Strato II and III
Coin of Strato II.
Obv: Probable bust of Strato II. Greek legend: BASILEU SOTIROS STRATONOS "Kings Strato the Savior".
Rev: Athena holding a thunderbolt. Kharoshthi legend: MAHARAJASA TRATARASA STRATASA "King Strato the Saviour".
|Reign||25 BCE – 10 CE|
His territory was invaded by Rajuvula, Indo-Scythian king of Mathura, and he became the last of the Indo-Greek kings, together with his son Strato (III) Soter Philopator, who was included as joint regent on some of his coins and also issued coins on his own.
A few silver coins with a different portrait and the inscription Strato Soter Dikaios may also belong to Strato III as sole ruler, or to a fourth king named Strato. (Given that the coins of Strato I have lately been attributed to two different kings, there may actually have been as many as five kings named Strato.)
Coins of Strato II, III and Strato Dikaios 
The chronology of the late Indo-Greek kingdom has been established by Bopearachchi and other scholars from numismatical evidence alone. The coins deteriorated continuously, the Strato coins being the most debased and crude in style, a striking contrast to earlier kings who struck some of the most beautiful coins of antiquity.
The decay was due to the increasing pressure of the Indo-Scythian nomads on the remaining Greek pockets, as well as their long isolation from the rest of the Hellenistic world.Subsequent Indo-Scythian rulers, such as Bhadayasa designed their coins in direct imitation of those of Strato II.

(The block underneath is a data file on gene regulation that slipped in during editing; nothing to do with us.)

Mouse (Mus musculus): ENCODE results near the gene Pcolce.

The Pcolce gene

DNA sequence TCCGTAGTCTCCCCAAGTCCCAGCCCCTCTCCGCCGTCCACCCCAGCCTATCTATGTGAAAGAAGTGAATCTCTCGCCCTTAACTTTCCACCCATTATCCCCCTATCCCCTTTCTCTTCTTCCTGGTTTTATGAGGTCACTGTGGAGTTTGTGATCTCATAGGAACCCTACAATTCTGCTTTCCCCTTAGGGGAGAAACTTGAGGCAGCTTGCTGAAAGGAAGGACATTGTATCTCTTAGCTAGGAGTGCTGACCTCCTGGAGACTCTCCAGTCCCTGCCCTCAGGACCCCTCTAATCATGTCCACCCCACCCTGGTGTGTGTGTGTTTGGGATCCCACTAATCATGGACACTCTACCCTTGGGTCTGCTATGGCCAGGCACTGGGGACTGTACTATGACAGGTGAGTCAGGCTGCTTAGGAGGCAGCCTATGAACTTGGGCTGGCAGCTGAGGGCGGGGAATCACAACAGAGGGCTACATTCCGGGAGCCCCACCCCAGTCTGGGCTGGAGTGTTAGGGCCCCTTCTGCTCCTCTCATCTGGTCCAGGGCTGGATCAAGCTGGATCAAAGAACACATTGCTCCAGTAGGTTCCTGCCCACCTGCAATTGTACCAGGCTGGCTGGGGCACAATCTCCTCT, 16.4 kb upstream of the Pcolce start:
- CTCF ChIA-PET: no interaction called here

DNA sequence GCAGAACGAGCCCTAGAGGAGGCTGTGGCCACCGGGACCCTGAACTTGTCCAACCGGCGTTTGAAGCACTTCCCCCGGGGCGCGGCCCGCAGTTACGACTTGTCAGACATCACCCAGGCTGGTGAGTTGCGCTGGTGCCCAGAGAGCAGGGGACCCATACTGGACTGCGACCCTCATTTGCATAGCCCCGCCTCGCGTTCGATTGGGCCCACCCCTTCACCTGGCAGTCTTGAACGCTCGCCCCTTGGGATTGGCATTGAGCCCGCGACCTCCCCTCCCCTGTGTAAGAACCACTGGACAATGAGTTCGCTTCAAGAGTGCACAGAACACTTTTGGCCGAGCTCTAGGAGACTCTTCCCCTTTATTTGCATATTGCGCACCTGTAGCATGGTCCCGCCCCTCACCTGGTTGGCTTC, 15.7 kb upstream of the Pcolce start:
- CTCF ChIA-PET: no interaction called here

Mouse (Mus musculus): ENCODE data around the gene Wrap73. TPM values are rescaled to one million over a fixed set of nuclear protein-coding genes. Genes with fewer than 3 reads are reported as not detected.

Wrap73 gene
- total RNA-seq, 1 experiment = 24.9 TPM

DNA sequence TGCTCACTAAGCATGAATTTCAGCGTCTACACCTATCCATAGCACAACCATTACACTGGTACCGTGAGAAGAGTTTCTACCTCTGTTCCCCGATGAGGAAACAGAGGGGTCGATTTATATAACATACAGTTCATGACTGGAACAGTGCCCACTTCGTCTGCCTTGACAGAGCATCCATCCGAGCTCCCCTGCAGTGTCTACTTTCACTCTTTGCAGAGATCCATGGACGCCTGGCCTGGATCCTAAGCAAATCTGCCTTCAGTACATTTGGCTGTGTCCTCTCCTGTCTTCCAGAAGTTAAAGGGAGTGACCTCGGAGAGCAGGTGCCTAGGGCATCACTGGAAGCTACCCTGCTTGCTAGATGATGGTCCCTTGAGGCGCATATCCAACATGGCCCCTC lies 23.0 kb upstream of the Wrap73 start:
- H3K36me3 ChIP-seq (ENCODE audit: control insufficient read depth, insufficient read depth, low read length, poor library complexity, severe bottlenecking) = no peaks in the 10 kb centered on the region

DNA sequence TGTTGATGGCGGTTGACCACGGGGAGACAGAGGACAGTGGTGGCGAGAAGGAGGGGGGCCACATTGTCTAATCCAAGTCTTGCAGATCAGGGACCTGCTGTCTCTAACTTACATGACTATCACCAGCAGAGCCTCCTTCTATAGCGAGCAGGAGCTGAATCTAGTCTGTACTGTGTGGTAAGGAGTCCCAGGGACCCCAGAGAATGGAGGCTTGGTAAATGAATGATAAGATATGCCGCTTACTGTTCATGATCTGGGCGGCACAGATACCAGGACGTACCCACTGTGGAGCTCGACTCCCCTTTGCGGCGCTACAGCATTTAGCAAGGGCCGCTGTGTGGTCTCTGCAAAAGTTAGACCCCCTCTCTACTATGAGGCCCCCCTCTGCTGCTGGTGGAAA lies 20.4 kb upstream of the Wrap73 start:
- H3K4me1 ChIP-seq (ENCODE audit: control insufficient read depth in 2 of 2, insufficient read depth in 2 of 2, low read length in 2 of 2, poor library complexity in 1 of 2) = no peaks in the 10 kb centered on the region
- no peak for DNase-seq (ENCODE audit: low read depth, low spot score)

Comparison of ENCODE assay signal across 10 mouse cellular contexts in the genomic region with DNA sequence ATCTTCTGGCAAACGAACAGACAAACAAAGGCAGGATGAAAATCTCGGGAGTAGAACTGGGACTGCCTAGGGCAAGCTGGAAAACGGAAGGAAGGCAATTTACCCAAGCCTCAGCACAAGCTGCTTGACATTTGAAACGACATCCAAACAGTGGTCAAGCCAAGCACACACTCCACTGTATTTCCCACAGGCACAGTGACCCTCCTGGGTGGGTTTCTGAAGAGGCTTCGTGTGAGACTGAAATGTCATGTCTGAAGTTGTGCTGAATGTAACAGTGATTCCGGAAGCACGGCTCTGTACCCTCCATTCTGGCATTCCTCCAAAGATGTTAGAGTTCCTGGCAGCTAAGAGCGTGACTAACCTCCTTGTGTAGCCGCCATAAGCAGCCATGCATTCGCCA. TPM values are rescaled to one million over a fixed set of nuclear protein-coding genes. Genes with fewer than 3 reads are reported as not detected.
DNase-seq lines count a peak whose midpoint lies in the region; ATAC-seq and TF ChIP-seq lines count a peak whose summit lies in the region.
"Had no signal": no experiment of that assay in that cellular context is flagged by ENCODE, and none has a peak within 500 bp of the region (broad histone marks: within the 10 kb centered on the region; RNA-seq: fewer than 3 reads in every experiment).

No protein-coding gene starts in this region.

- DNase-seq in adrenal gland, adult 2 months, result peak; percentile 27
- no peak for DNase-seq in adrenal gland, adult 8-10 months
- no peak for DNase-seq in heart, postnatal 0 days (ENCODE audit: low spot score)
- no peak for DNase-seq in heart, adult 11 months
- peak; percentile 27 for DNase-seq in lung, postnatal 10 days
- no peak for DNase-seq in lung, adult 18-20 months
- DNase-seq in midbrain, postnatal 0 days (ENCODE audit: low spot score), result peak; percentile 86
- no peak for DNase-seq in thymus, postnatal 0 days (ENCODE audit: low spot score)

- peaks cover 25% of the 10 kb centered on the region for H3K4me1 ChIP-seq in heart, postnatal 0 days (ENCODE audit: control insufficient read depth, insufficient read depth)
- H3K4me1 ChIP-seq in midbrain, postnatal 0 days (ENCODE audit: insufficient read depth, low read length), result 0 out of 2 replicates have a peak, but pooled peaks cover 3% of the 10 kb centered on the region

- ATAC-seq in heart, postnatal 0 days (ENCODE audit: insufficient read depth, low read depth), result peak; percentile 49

Strato II, III and Strato Dikaios struck debased silver drachms, which as mentioned portray Pallas on the reverse. Strato II appears as an old man with a sunken jaw on some of his coins, which is not surprising given that his grandson was co-regent.
Strato II also issued bronzes and even lead coins of the common type Apollo/tripod. On some of Strato II's silver drachms the letter sigma is written as C, a not uncommon trait on late Hellenistic coins in the east.
|INDO-GREEK KINGS AND THEIR TERRITORIES
Based on Bopearachchi (1991)
||ARACHOSIA||GANDHARA||WESTERN PUNJAB||EASTERN PUNJAB|
|200–190 BCE||Demetrius I|
|185–170 BCE||Antimachus I|
|180–160 BCE||Apollodotus I|
|175–170 BCE||Demetrius II|
|160–155 BCE||Antimachus II|
|155–130 BCE||Menander I|
|130–120 BCE||Zoilos I||Agathokleia|
|120–110 BCE||Lysias||Strato I|
|110–100 BCE||Antialcidas||Heliokles II|
|100 BCE||Polyxenios||Demetrius III|
|90–85 BCE||Nicias||Menander II||Artemidoros|
|Yuezhi tribes||Maues (Indo-Scythian)|
|75–70 BCE||Telephos||Apollodotus II|
|55–35 BCE||Azes I (Indo-Scythian)||Zoilos II|
|25 BCE – 10 CE||Strato II & III|
See also 
- R.C. Senior, Indo-Scythian coins and history. Volume IV. The Greek legend clearly implies that the two kings were father and son, and Senior dismisses the older reading "grandson" on the Kharosthi legend.
- Senior, ibid.
25 BCE – 10 CE